Let’s take a look at some of the statistics:

  • Size of expo site – 5.28 sq. km. (20 times bigger than the last world expo in Spain)
  • No of visitors expected over 6 months of expo – 70 million (most of them Chinese)
  • Participating countries and organizations – >240
  • Expense to host the event – USD 4.2 billion
  • Amount spent on infrastructure overhaul – USD 45 billion
  • Number of new taxis – 4,000 (in addition to 50,000 existing ones)

The government has spent more on the shanghai expo than they did on Beijing Olympics. A look at the fantastic pavilions put up by various countries today and one is convinced that no country wants to say no to China today! In fact; they want to go all out to use this opportunity to strengthen their ties with China. World leaders were present for the opening ceremony. This is China’s way of asserting its place in the world today by showcasing how no one can do it bigger and better than them. This is also a way for China to tell its own people about its position in the world today. Most importantly, this is the first time the world expo is being hosted by a developing country! If the Beijing Olympics made the world sit up and notice China, then there is no doubt that the Shanghai expo will go all out to make a big statement about China’s position in the world today!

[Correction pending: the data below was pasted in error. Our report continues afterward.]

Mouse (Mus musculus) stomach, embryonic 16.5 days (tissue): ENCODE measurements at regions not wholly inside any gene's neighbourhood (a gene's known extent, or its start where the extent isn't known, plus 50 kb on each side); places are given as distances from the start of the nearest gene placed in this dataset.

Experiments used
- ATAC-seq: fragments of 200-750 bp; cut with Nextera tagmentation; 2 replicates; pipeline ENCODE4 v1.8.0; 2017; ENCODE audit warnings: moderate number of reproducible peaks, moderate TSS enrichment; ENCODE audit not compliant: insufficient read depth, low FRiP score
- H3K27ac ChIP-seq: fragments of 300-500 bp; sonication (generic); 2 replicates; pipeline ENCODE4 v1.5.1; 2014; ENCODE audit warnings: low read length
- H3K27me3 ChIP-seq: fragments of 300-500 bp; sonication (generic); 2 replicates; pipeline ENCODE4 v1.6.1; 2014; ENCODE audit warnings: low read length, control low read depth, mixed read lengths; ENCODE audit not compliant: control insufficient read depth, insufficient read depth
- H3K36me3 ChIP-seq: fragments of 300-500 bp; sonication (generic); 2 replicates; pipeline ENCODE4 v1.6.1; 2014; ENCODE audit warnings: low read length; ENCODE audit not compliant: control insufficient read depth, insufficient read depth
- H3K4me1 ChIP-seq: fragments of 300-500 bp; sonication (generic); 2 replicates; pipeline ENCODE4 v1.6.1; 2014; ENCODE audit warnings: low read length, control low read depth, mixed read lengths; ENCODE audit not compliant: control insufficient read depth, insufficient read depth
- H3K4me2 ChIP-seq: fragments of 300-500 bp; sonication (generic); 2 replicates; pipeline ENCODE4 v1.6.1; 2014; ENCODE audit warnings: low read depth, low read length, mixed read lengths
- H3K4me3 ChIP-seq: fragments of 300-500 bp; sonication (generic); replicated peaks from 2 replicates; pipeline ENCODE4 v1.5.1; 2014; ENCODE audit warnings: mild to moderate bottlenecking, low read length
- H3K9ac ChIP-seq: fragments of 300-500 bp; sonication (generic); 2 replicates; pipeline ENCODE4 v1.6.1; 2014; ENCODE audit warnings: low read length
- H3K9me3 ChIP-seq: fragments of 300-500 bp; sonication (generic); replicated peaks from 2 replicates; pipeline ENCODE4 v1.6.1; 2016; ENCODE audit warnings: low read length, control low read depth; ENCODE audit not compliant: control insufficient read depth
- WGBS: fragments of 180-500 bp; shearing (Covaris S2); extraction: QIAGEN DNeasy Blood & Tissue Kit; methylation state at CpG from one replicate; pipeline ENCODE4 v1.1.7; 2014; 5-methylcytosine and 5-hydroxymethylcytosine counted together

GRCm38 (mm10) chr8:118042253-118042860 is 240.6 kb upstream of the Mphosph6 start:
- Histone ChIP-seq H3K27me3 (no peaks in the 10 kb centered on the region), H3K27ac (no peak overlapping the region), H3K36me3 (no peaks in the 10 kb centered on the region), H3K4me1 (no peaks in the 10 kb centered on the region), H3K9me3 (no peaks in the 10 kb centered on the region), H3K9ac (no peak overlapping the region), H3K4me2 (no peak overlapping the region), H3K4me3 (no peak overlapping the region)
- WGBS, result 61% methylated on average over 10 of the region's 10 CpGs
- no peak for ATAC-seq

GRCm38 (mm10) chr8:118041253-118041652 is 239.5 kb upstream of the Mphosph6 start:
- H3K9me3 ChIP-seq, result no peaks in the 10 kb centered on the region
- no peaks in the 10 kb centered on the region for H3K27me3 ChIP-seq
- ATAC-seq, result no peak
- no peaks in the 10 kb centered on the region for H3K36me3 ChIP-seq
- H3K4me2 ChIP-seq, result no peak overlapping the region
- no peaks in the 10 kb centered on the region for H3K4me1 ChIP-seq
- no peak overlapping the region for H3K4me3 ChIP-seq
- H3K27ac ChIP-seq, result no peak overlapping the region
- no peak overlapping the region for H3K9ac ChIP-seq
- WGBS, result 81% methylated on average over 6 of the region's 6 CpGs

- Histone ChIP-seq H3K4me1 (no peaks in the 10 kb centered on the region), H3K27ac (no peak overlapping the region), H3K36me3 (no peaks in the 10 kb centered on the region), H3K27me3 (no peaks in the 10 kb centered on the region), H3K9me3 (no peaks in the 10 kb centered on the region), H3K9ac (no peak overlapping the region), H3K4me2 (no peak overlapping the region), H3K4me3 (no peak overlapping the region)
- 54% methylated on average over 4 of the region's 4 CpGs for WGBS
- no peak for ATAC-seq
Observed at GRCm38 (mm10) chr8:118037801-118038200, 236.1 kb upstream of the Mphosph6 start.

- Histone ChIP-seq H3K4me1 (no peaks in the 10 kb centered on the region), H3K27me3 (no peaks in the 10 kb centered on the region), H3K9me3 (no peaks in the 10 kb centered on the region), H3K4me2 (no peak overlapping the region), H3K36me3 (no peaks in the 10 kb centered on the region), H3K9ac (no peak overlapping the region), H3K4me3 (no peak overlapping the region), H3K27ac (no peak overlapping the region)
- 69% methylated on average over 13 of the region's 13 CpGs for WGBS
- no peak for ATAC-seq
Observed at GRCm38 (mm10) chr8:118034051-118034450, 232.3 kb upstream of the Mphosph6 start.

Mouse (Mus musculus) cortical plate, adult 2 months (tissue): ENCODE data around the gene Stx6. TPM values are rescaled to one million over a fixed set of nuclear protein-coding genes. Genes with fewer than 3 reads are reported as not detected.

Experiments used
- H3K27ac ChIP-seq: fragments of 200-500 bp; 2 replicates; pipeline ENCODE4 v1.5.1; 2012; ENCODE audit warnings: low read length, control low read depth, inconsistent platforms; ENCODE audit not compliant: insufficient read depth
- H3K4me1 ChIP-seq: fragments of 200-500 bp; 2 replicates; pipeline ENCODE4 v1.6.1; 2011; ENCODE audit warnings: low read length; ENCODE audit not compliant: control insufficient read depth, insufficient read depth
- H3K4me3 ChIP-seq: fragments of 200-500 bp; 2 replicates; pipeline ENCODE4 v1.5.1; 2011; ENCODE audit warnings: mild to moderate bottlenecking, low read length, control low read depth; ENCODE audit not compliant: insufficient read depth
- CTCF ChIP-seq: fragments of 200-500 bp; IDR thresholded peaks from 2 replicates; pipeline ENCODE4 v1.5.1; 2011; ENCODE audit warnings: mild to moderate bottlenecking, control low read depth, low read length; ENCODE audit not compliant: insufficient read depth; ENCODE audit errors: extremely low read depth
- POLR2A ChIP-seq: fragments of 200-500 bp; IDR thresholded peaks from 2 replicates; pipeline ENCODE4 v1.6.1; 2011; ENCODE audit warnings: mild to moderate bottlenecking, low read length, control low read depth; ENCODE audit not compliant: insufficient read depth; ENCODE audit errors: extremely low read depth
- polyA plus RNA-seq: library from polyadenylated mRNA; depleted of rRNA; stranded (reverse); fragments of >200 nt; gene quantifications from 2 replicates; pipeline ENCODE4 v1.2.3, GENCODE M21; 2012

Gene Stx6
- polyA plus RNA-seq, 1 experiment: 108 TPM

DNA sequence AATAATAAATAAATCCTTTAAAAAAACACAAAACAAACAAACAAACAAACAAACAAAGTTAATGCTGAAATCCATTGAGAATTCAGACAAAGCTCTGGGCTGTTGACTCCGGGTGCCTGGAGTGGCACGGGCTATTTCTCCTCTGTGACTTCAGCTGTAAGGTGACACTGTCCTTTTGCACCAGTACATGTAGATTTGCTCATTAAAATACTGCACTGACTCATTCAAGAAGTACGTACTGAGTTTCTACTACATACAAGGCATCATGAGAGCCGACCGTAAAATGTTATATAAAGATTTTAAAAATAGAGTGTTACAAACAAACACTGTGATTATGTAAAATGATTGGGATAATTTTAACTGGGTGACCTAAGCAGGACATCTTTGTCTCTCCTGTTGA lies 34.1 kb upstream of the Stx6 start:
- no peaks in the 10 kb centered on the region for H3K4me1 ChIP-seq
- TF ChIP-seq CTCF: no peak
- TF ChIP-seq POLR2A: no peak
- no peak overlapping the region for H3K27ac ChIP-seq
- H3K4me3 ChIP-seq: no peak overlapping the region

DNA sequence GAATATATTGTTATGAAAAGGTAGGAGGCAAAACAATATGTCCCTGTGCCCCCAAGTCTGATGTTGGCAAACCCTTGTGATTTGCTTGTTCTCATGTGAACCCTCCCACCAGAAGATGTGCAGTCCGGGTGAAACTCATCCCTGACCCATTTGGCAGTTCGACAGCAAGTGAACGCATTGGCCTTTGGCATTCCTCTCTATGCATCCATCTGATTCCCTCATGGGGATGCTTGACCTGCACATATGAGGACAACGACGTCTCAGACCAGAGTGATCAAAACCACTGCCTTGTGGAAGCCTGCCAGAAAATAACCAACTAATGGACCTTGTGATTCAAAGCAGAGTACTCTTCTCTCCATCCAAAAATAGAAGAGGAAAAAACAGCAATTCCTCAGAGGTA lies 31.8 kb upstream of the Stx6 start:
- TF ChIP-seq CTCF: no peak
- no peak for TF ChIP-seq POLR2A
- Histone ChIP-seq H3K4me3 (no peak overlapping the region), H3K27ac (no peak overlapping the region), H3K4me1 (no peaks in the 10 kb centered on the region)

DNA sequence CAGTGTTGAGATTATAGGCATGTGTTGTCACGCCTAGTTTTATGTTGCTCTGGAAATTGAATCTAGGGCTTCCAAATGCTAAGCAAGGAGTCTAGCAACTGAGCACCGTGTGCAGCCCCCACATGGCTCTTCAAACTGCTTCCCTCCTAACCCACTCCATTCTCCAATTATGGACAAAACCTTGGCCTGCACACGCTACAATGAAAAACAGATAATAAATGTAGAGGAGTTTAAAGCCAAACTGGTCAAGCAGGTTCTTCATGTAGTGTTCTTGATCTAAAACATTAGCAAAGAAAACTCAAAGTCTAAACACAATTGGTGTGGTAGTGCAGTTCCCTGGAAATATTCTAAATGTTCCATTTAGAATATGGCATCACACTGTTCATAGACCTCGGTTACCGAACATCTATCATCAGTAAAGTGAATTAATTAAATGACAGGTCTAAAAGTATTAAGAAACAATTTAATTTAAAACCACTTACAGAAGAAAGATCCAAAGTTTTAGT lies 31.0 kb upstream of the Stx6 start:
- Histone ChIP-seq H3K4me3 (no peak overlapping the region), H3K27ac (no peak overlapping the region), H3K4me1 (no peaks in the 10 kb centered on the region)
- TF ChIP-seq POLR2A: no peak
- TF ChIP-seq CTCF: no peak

Of course, all this has not been without its share of controversies; people have been relocated to make space for the expo site and the new metro lines; there have been protests which have been curtailed. The PLA (People’s Liberation Army) has been brought in to beef up security.

Everyone who has been living in Shanghai for last 6 months; has been given a free ticket to the expo; 33 million tickets have already been sold and along with the free tickets 40 million visitors are confirmed – and the expo has just begun. Keeping aside the issue of relocating the locals or causing inconvenience to some of them; one has to agree that what Shanghai has been able to do is spectacular – I have not seen so much infrastructure development in last 15 years in Bombay as I have seen in Shanghai in last 2 years. In that sense; it does live up to the “better city, better life” theme. All this infrastructure development is very futuristic and will benefit Shanghai for a long time to come. The critics say that there will be the problem of overcapacity but with the kind of growth China is seeing; most don’t see that as a big issue. Convenience and ease is top priority as Shanghai has managed to now link both the airports by metro (old airport in Hongqiao and the new one at Pudong). They have also connected Shanghai to cities like Nanjing by high speed trains and plan to do the same for Shanghai and Beijing. In addition; a 165 metre expo thermometer has been put up in the expo park in Puxi along the Huang Pu river to give real time weather information – this is the highest meteorological signal tower in the world! From low carbon consumption to odorless toilets, the expo has it all.